Menus Subscribe Search

Follow us


Men Dominate Campaign Coverage; And So?

• August 27, 2012 • 12:33 PM

Three-quarters of this year’s campaign coverage in newspapers was penned by men, according to a new survey from the Women’s Media Center and the 4th Estate Project. It’s as easy as it is instinctive for West Coast liberals like me to look at those numbers and sniff disdainfully at the way women continue to be treated as second-class citizens in the news media.

But hold on a second. This is no longer Brenda Starr’s news industry. Today, many of the people who decide which reporters get to cover elections are women.The top editor of the world’s most respected news organization, The New York Times, is a woman. The top editor of Newsweek – still one of the nation’s most widely-read news magazines – is a woman. The top editors of AP and Reuters Thomson Digital – women. And let’s not forget Arianna Huffington. (Let alone Pacific Standard’s own illustrious editor in chief.)

All of which suggests pretty persuasively that it’s a whole lot easier today for women to get where they want to be in the profession. Which makes me wonder: could it be that at least part of the numbers disparity is because there are just more men than women who want to be campaign reporters?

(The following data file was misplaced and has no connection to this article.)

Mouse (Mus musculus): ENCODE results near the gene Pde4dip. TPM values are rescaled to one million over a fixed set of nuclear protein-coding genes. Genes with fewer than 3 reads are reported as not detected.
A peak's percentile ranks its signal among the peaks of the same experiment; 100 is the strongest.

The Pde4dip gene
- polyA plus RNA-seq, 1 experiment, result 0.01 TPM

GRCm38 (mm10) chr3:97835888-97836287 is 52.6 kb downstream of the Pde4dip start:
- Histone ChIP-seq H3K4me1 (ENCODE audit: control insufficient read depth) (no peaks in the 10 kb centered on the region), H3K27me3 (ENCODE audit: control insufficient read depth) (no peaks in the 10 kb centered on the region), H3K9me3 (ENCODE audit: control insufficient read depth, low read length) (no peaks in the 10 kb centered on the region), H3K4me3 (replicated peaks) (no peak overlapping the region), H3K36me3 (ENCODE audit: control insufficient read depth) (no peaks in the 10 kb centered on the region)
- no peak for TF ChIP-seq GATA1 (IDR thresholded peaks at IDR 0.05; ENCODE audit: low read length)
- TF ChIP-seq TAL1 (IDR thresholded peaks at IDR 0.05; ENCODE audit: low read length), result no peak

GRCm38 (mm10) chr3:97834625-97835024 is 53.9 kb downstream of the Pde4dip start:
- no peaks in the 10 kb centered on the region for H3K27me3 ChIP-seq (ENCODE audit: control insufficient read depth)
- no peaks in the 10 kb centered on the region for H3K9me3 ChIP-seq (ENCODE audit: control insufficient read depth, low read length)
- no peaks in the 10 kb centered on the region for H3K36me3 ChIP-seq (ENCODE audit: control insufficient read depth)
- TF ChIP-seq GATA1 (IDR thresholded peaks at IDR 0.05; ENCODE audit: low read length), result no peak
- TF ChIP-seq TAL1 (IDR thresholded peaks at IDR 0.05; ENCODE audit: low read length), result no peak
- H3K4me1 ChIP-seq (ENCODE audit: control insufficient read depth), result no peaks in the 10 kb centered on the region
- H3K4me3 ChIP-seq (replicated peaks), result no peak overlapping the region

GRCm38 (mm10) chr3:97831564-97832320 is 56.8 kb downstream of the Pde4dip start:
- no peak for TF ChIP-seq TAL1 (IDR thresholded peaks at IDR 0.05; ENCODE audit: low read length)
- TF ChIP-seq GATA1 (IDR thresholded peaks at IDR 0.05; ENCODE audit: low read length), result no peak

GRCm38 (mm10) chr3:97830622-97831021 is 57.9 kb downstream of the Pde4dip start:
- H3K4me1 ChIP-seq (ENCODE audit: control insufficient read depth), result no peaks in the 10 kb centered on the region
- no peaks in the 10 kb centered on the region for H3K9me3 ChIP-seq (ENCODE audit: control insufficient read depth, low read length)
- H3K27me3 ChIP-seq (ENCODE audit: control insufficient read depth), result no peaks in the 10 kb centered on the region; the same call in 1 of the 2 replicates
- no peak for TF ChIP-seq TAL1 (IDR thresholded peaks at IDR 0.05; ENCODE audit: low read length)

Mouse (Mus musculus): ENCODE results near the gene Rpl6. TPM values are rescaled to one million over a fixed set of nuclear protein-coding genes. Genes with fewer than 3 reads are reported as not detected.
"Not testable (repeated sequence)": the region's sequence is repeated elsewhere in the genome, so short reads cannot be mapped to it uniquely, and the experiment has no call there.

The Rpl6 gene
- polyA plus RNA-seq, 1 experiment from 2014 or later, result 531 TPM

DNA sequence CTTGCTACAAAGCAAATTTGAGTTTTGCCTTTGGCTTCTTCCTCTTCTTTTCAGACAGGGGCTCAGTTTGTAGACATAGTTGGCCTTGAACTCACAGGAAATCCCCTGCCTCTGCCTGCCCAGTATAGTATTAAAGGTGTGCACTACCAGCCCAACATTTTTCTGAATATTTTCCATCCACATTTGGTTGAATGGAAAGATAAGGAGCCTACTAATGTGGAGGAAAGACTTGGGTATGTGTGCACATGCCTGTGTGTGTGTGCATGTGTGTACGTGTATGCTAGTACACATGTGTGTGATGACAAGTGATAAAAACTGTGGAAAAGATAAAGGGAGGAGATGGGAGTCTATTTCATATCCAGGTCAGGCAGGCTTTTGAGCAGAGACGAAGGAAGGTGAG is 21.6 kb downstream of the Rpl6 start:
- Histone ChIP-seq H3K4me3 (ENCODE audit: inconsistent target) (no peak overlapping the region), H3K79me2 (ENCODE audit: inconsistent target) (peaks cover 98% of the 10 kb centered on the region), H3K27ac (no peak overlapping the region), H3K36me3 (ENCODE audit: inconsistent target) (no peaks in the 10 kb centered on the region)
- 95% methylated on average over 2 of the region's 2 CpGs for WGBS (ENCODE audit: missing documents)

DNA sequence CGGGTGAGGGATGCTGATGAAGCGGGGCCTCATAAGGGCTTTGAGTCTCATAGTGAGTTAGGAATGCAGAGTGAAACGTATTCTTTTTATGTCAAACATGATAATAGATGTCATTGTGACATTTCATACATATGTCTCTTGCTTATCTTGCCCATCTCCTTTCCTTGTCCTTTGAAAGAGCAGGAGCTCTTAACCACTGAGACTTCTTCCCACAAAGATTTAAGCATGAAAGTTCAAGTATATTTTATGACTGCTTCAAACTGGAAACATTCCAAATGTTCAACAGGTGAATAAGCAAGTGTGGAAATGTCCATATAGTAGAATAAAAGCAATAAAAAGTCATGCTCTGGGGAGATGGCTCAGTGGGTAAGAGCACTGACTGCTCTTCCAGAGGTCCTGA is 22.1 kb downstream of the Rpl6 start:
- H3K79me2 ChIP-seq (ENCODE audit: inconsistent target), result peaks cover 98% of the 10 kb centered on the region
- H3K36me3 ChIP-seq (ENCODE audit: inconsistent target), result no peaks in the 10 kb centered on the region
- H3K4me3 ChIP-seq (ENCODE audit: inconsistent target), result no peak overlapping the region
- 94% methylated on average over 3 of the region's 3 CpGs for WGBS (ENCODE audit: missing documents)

Vince Beiser
Vince Beiser is an award-winning journalist based in Los Angeles, California. Follow him on Twitter @vincelb.

More From Vince Beiser

If you would like to comment on this post, or anything else on Pacific Standard, visit our Facebook or Google+ page, or send us a message on Twitter. You can also follow our regular updates and other stories on both LinkedIn and Tumblr.

A weekly roundup of the best of Pacific Standard and PSmag.com, delivered straight to your inbox.

Follow us


Subscribe Now

Quick Studies

When a Romance Is Threatened, People Rebound With God

And when they feel God might reject them, they buddy up to their partner.

How Can We Protect Open Ocean That Does Not Yet Exist?

As global warming melts ice and ushers in a wave of commercial activity in the Arctic, scientists are thinking about how to protect environments of the future.

What Kind of Beat Makes You Want to Groove?

The science behind the rhythms that get you on the dance floor.

Pollution’s Racial Divides

When it comes to the injustice of air pollution, the divide between blacks and whites is greater than the gap between the rich and the poor.

Hunger and Low Blood Sugar Can Spur Domestic Quarrels

In an experiment, scientists found a correlation between low blood glucose and higher levels of spousal frustration.

The Big One

One state—Pennsylvania—logs 52 percent of all sales, shipments, and receipts for the chocolate manufacturing industry. March/April 2014